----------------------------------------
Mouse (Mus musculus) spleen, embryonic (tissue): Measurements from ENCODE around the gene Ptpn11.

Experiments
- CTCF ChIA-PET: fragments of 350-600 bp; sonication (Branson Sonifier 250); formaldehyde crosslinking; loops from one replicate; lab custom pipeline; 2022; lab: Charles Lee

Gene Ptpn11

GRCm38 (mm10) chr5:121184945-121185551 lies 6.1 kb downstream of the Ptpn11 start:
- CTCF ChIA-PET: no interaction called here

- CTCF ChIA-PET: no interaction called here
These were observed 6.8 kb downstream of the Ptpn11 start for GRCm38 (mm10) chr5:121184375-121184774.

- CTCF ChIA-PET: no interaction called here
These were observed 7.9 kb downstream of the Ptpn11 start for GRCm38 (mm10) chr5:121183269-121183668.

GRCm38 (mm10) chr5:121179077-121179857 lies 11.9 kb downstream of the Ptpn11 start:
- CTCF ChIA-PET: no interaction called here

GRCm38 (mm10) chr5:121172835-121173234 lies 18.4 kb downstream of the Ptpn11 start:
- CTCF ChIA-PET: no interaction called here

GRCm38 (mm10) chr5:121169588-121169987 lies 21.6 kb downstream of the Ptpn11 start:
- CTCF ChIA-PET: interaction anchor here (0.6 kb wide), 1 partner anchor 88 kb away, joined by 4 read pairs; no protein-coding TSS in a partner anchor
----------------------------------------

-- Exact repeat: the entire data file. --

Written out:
Mouse (Mus musculus) spleen, embryonic (tissue): Measurements from ENCODE around the gene Ptpn11.

Experiments
- CTCF ChIA-PET: fragments of 350-600 bp; sonication (Branson Sonifier 250); formaldehyde crosslinking; loops from one replicate; lab custom pipeline; 2022; lab: Charles Lee

Gene Ptpn11

GRCm38 (mm10) chr5:121184945-121185551 lies 6.1 kb downstream of the Ptpn11 start:
- CTCF ChIA-PET: no interaction called here

- CTCF ChIA-PET: no interaction called here
These were observed 6.8 kb downstream of the Ptpn11 start for GRCm38 (mm10) chr5:121184375-121184774.

- CTCF ChIA-PET: no interaction called here
These were observed 7.9 kb downstream of the Ptpn11 start for GRCm38 (mm10) chr5:121183269-121183668.

GRCm38 (mm10) chr5:121179077-121179857 lies 11.9 kb downstream of the Ptpn11 start:
- CTCF ChIA-PET: no interaction called here

GRCm38 (mm10) chr5:121172835-121173234 lies 18.4 kb downstream of the Ptpn11 start:
- CTCF ChIA-PET: no interaction called here

GRCm38 (mm10) chr5:121169588-121169987 lies 21.6 kb downstream of the Ptpn11 start:
- CTCF ChIA-PET: interaction anchor here (0.6 kb wide), 1 partner anchor 88 kb away, joined by 4 read pairs; no protein-coding TSS in a partner anchor